Concert Glee Club and Treble Choir rehearse for upcoming performances

Concert+Glee+Club+and+Treble+Choir+rehearse+for+upcoming+performances

Emily Salzhauer, Staff Writer

For the first time since the pandemic began, the Concert Glee Club and Treble Choir will sing in-person together for performance recordings. 

Last school year, members of the choirs recorded their parts at home for these performances, which Assistant Director of the Music Department Dr. Amir Khosrowpour then compiled,  Music Department Chair Timothy Ho said. This year, as COVID restrictions have loosened, the school has allowed students to sing together for a live group performance that is recorded by a film crew, Concert Glee Club member Tuhin Ghosh (12) said. “I am really glad that the school’s commitment to keeping us all safe has allowed us to sing again.”

The school will release the recorded group performances in three to four weeks in place of the typical advanced ensembles concert, Ho said. He also hopes the school will show the choir recordings at an assembly.

For their recording, the Treble Choir is performing a piece called “Ain’t No Grave Can Hold My Body Down,” which is a “loud and in-your-face” gospel song, with Khosrowpour accompanying on the piano, Ho said. During the performance, the singers stomp and clap to the song, echoing the different notes and upbeat tempo, Treble Choir member Sofia Sepulveda (11) said. 

Difficult pieces like this song allow Treble Choir and Concert Glee Club member Coco Trentalancia (11) to be more expressive and venture into capabilities she did not know she had, she said. “It is my first year in Treble [Choir], so I love the difficulty and challenge.”

The vocal sections in “Ain’t No Grave Can Hold My Body Down,” contribute to the piece in different ways, making the song’s dynamic especially interesting, Treble Choir member Molly Goldsmith (10) said. 

The Concert Glee Club will perform a large Hawaiian a capella piece called “Ku’i Ka Lono,” Ho said. The song is special to the Concert Glee Club because of the significance behind it, member Isabella Ciriello (10) said. The song is about the coronation of a Hawaiian King, which helped the students understand the celebratory feeling of the piece, she said.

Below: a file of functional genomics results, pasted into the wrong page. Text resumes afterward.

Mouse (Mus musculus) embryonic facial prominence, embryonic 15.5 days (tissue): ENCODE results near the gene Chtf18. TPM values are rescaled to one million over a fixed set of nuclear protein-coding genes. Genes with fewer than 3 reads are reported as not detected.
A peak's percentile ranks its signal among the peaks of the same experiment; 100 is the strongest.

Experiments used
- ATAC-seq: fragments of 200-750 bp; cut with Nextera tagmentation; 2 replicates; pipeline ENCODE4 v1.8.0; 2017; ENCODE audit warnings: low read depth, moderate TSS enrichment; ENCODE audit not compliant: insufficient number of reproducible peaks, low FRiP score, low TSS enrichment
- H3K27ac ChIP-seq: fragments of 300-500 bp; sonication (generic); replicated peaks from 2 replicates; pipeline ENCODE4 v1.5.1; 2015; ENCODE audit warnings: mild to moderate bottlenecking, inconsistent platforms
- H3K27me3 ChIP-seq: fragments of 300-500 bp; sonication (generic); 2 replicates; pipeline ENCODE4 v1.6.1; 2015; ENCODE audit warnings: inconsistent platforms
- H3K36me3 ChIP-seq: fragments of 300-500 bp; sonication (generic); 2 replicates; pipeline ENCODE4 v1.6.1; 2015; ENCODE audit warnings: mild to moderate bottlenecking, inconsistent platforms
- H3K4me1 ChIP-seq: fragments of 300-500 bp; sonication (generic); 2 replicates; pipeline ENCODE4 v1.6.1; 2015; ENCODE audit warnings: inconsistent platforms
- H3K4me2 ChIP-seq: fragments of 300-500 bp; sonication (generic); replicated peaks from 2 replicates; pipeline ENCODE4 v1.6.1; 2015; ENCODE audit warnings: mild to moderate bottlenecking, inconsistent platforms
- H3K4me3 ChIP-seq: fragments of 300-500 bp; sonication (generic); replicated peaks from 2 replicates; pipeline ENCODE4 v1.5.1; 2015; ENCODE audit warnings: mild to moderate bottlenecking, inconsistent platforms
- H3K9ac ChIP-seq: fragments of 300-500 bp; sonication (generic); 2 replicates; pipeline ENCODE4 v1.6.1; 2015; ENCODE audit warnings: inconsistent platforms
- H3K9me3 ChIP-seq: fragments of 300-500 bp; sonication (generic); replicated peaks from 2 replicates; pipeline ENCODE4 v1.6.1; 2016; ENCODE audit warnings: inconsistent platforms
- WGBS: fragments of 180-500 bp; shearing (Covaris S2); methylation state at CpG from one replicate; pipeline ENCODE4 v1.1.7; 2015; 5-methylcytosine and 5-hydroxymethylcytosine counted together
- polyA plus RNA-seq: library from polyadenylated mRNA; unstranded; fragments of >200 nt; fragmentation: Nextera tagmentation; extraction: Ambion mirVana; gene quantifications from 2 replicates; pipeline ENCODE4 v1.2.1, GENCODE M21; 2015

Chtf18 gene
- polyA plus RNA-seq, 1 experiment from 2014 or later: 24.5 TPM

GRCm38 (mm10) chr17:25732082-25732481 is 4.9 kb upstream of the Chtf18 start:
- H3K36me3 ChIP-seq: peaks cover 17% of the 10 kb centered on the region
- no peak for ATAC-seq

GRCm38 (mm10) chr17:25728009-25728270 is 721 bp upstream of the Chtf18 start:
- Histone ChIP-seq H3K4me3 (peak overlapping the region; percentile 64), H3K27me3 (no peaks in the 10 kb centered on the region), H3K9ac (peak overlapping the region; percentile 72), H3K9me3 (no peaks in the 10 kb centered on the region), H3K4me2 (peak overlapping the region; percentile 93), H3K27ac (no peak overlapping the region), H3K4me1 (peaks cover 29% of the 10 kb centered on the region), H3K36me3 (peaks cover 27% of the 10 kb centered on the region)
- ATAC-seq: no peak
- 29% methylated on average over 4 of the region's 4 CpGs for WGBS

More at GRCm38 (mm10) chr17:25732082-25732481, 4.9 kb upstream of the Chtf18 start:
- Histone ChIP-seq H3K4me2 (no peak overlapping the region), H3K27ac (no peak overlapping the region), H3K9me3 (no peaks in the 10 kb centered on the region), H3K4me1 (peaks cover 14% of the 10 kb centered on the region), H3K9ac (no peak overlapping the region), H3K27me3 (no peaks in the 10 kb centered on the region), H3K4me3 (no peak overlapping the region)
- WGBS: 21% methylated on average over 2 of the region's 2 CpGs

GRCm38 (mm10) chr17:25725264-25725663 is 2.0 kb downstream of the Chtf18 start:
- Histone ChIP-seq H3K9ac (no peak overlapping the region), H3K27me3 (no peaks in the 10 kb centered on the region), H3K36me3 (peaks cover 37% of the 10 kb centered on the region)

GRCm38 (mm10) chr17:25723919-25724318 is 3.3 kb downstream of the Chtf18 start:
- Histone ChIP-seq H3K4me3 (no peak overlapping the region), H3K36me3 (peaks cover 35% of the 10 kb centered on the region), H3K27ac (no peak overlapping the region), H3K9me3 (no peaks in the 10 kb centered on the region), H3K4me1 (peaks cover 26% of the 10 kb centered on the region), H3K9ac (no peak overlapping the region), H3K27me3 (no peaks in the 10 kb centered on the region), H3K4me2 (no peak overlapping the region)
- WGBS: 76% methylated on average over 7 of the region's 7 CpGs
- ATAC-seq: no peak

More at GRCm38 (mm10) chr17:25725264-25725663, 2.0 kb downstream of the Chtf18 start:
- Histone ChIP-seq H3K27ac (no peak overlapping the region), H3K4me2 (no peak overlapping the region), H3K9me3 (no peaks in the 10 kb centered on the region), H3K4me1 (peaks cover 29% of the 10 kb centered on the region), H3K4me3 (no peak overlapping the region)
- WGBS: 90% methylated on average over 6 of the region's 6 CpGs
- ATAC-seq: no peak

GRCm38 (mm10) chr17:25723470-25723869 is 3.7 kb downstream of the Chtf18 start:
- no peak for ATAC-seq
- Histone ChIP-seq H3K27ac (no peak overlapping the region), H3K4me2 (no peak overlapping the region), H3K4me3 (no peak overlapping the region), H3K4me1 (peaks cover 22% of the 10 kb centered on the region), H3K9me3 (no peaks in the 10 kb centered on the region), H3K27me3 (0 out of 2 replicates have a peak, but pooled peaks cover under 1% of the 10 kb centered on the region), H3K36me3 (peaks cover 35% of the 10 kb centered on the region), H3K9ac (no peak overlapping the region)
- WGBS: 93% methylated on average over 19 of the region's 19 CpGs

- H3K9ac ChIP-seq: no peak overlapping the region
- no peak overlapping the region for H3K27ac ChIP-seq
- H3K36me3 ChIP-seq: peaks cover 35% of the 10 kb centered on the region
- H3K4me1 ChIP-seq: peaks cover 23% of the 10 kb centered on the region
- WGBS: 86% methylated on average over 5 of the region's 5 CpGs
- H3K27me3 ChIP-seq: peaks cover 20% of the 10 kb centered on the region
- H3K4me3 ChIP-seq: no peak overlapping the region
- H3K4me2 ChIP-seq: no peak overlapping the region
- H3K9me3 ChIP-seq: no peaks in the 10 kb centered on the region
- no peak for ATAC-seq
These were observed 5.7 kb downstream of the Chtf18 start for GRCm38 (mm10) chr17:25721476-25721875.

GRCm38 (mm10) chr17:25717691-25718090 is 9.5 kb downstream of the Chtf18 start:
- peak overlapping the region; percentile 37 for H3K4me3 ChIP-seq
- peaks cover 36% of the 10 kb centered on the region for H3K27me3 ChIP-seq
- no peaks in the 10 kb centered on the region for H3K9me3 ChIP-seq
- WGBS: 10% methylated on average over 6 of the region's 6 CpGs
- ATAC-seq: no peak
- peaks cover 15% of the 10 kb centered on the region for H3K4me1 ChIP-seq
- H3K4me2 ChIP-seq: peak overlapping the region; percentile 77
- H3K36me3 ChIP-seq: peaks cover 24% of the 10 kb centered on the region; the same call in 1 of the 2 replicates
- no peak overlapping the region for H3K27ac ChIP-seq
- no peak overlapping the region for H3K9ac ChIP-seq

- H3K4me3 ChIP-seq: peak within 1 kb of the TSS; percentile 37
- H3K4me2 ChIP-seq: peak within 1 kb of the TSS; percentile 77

“Ku’i Ka Lono” is challenging since the lyrics are in Hawaiian, which requires the singers to use different intonation and pronunciation of the lyrics, Ciriello said. To ensure the singers have proper pronunciation, Ho breaks down the lyrics for the students to repeat back in the song’s rhythm.

The piece is also complicated because there are many splits — moments when tenors, basses, sopranos, and altos sing different sets of notes, Ghosh said. As such, it can be difficult to stay in tune since everyone is singing different notes around him, he said.

Still, Ghosh said he is excited to sing “Ku’i Ka Lono” because it is one of the few a capella songs that highlight tenor voices, allowing Ghosh’s range to shine in the piece. At certain points in the songs, tenors sing a multitude of notes while the other groups hold longer notes, he said. 

The choirs use class time to prepare for the recordings by splitting into groups based on their vocal range, Ciriello said. During each rehearsal, the choir practices the song many times to work on their technique and tone. In Treble Choir, they have also been blocking their performance and focusing on the smaller details, Sepulveda said. 

These practices take place in the Recital Hall for the Treble Choir and Gross Theater for the Concert Glee Club, Ho said. Although these spaces do not have ideal acoustics for the choir sound, they allow the choirs to practice in masks while properly distancing themselves from one another.

When rehearsing in Gross Theater, the performers blend and adjust their voices by listening to one another’s singing, Ghosh said. Last school year, when they recorded individually from home, they could not adjust their voices to the other singers, which made the experience more challenging, he said. “It is a different experience to be able to sing with everybody else.” 

Trentalancia also prefers singing in person, she said. “I feel like you get way more out of the experience, not only with your friends but with all the people who watch.”

While nothing compares to performing for a live audience, the recordings with the professional film crew will be able to capture beautiful shots and angles of the choir’s performance, Ho said. The recording will make a movie that the school’s community can enjoy online.

Ho hopes that the recordings will allow the singers to find the joy that they were not able to tap into last year, he said. “After a year of not singing, there is a different sense of appreciation for making music together.”